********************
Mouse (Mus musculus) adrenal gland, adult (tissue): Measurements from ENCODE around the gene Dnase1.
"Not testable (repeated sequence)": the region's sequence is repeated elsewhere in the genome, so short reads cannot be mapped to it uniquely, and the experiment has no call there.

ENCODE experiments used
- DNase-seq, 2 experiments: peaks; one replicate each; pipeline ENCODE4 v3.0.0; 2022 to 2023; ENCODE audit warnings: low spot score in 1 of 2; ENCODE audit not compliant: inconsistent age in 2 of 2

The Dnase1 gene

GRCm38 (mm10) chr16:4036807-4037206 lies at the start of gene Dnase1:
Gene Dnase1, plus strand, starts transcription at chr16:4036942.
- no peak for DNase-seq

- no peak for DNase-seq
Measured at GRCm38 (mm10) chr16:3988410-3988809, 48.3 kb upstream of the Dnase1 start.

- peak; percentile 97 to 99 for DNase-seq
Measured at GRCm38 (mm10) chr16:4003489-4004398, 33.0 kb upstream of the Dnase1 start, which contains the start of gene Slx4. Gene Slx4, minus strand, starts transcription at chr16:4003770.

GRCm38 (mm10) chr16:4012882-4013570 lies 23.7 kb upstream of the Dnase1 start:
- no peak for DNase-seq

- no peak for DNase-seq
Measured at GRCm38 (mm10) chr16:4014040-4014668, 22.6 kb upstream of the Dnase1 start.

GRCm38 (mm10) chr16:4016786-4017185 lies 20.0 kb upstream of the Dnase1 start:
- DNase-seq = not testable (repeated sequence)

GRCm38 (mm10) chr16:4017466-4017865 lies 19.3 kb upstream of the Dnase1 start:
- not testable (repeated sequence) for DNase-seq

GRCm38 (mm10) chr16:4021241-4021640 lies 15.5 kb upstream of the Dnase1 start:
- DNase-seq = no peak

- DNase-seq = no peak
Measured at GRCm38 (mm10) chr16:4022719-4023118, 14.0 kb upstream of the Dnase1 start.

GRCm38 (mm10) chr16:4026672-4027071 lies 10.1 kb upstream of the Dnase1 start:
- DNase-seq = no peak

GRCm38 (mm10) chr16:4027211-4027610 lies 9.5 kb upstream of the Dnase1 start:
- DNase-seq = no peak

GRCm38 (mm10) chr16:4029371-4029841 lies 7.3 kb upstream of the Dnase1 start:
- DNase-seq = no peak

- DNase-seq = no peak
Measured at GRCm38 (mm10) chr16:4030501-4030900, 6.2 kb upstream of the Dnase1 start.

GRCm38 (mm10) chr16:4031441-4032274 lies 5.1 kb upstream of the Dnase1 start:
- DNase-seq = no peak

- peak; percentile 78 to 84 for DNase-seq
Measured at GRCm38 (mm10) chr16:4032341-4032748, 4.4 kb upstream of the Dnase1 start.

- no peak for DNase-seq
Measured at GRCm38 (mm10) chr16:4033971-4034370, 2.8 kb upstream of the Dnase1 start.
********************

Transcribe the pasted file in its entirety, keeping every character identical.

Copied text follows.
Mouse (Mus musculus) adrenal gland, adult (tissue): Measurements from ENCODE around the gene Dnase1.
"Not testable (repeated sequence)": the region's sequence is repeated elsewhere in the genome, so short reads cannot be mapped to it uniquely, and the experiment has no call there.

ENCODE experiments used
- DNase-seq, 2 experiments: peaks; one replicate each; pipeline ENCODE4 v3.0.0; 2022 to 2023; ENCODE audit warnings: low spot score in 1 of 2; ENCODE audit not compliant: inconsistent age in 2 of 2

The Dnase1 gene

GRCm38 (mm10) chr16:4036807-4037206 lies at the start of gene Dnase1:
Gene Dnase1, plus strand, starts transcription at chr16:4036942.
- no peak for DNase-seq

- no peak for DNase-seq
Measured at GRCm38 (mm10) chr16:3988410-3988809, 48.3 kb upstream of the Dnase1 start.

- peak; percentile 97 to 99 for DNase-seq
Measured at GRCm38 (mm10) chr16:4003489-4004398, 33.0 kb upstream of the Dnase1 start, which contains the start of gene Slx4. Gene Slx4, minus strand, starts transcription at chr16:4003770.

GRCm38 (mm10) chr16:4012882-4013570 lies 23.7 kb upstream of the Dnase1 start:
- no peak for DNase-seq

- no peak for DNase-seq
Measured at GRCm38 (mm10) chr16:4014040-4014668, 22.6 kb upstream of the Dnase1 start.

GRCm38 (mm10) chr16:4016786-4017185 lies 20.0 kb upstream of the Dnase1 start:
- DNase-seq = not testable (repeated sequence)

GRCm38 (mm10) chr16:4017466-4017865 lies 19.3 kb upstream of the Dnase1 start:
- not testable (repeated sequence) for DNase-seq

GRCm38 (mm10) chr16:4021241-4021640 lies 15.5 kb upstream of the Dnase1 start:
- DNase-seq = no peak

- DNase-seq = no peak
Measured at GRCm38 (mm10) chr16:4022719-4023118, 14.0 kb upstream of the Dnase1 start.

GRCm38 (mm10) chr16:4026672-4027071 lies 10.1 kb upstream of the Dnase1 start:
- DNase-seq = no peak

GRCm38 (mm10) chr16:4027211-4027610 lies 9.5 kb upstream of the Dnase1 start:
- DNase-seq = no peak

GRCm38 (mm10) chr16:4029371-4029841 lies 7.3 kb upstream of the Dnase1 start:
- DNase-seq = no peak

- DNase-seq = no peak
Measured at GRCm38 (mm10) chr16:4030501-4030900, 6.2 kb upstream of the Dnase1 start.

GRCm38 (mm10) chr16:4031441-4032274 lies 5.1 kb upstream of the Dnase1 start:
- DNase-seq = no peak

- peak; percentile 78 to 84 for DNase-seq
Measured at GRCm38 (mm10) chr16:4032341-4032748, 4.4 kb upstream of the Dnase1 start.

- no peak for DNase-seq
Measured at GRCm38 (mm10) chr16:4033971-4034370, 2.8 kb upstream of the Dnase1 start.